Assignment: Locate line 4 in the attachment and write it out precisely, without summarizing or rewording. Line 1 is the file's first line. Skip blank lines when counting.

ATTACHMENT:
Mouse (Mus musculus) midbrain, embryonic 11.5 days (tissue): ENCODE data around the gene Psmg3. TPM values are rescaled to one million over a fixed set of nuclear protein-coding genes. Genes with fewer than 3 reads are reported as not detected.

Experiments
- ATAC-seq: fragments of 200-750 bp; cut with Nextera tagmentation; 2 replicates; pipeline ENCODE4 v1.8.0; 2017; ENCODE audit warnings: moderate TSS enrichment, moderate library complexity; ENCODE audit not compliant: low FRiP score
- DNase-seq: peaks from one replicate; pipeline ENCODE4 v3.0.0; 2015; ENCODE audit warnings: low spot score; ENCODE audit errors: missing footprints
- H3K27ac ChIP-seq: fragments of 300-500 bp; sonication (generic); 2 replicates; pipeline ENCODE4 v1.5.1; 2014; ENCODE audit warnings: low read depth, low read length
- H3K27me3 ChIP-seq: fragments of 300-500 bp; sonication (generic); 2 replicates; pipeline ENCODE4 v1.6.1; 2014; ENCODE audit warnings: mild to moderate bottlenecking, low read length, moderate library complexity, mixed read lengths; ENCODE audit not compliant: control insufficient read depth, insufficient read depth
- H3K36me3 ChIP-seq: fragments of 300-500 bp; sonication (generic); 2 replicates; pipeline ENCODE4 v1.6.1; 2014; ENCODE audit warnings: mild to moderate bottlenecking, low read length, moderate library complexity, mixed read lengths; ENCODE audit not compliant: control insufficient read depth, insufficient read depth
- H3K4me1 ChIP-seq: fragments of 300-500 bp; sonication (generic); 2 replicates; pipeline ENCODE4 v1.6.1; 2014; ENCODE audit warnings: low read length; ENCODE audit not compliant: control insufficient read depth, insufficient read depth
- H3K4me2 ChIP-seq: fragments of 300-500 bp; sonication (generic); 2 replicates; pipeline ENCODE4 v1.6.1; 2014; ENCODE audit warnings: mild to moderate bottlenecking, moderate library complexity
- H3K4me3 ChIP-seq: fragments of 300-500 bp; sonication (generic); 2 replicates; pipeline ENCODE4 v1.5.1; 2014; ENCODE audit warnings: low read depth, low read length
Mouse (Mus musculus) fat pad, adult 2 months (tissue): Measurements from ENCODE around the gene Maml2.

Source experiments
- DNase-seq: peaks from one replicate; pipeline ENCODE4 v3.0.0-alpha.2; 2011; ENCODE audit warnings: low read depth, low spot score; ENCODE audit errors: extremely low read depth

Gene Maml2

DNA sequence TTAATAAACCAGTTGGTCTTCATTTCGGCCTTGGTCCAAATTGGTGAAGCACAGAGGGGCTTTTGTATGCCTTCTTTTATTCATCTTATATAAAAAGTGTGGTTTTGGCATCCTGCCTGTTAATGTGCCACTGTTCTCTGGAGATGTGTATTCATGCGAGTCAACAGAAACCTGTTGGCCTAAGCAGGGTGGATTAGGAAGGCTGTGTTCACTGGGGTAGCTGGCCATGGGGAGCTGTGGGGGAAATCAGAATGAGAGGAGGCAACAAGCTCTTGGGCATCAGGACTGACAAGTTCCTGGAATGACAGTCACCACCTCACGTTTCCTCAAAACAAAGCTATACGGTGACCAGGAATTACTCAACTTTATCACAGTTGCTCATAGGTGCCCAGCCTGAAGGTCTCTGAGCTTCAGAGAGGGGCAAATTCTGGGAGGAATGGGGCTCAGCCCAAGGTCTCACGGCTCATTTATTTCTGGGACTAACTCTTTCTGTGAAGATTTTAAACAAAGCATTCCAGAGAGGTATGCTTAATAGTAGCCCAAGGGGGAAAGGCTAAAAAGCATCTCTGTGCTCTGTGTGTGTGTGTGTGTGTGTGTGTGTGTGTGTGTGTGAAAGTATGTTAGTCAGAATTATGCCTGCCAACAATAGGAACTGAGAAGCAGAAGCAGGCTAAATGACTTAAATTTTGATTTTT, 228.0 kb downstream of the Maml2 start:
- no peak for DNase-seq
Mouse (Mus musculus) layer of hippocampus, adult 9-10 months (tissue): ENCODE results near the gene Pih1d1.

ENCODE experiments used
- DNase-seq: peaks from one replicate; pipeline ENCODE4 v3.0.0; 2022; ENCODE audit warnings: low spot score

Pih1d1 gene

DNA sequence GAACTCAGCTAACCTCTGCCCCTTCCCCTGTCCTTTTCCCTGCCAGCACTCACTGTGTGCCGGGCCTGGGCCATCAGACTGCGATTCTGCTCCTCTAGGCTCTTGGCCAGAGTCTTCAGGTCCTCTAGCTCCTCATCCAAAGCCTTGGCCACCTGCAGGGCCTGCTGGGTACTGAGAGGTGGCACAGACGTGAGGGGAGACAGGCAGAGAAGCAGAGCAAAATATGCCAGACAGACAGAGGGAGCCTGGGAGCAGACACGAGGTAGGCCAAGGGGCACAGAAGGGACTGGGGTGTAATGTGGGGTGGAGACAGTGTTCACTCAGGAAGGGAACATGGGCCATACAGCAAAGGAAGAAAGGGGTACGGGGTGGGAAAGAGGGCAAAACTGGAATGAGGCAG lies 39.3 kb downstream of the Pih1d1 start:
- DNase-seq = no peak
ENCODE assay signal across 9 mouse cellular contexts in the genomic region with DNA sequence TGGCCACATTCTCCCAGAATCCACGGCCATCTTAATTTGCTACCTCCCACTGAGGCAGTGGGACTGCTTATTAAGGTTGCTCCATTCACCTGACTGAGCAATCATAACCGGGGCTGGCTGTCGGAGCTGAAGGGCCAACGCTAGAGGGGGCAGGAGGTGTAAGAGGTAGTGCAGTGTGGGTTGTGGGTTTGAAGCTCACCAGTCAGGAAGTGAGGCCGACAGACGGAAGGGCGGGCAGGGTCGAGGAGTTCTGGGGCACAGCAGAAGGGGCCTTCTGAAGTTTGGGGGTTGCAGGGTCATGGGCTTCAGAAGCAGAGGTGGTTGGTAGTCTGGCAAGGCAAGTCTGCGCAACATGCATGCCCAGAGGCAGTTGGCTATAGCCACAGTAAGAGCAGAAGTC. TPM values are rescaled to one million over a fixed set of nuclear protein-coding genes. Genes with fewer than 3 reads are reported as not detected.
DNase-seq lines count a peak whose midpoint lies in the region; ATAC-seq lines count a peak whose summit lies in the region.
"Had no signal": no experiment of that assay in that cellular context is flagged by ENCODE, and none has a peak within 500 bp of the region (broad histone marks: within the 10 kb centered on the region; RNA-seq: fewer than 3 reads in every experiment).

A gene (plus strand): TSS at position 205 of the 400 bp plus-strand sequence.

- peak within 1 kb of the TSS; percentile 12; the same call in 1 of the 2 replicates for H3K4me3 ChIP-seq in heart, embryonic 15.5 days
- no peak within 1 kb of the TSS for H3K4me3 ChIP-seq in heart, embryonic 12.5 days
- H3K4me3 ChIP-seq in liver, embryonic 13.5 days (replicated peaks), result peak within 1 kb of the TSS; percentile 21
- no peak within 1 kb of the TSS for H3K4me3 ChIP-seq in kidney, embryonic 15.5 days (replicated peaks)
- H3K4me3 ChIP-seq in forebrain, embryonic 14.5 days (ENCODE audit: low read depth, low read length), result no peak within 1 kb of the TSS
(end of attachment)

- DNase-seq: peaks from one replicate; pipeline ENCODE4 v3.0.0; 2015; ENCODE audit warnings: low spot score; ENCODE audit errors: missing footprints